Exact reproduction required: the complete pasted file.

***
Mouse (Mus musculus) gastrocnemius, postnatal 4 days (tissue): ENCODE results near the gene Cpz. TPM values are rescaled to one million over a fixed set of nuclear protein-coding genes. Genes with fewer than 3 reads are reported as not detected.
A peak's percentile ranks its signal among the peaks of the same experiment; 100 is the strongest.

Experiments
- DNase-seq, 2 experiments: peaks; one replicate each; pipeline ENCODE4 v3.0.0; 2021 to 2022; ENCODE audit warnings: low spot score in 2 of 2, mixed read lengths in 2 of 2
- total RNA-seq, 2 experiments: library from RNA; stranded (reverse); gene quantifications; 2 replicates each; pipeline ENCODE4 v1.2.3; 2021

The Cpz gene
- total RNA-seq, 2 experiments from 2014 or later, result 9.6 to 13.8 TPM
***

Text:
Mouse (Mus musculus) gastrocnemius, postnatal 4 days (tissue): ENCODE results near the gene Cpz. TPM values are rescaled to one million over a fixed set of nuclear protein-coding genes. Genes with fewer than 3 reads are reported as not detected.
A peak's percentile ranks its signal among the peaks of the same experiment; 100 is the strongest.

Experiments
- DNase-seq, 2 experiments: peaks; one replicate each; pipeline ENCODE4 v3.0.0; 2021 to 2022; ENCODE audit warnings: low spot score in 2 of 2, mixed read lengths in 2 of 2
- total RNA-seq, 2 experiments: library from RNA; stranded (reverse); gene quantifications; 2 replicates each; pipeline ENCODE4 v1.2.3; 2021

The Cpz gene
- total RNA-seq, 2 experiments from 2014 or later, result 9.6 to 13.8 TPM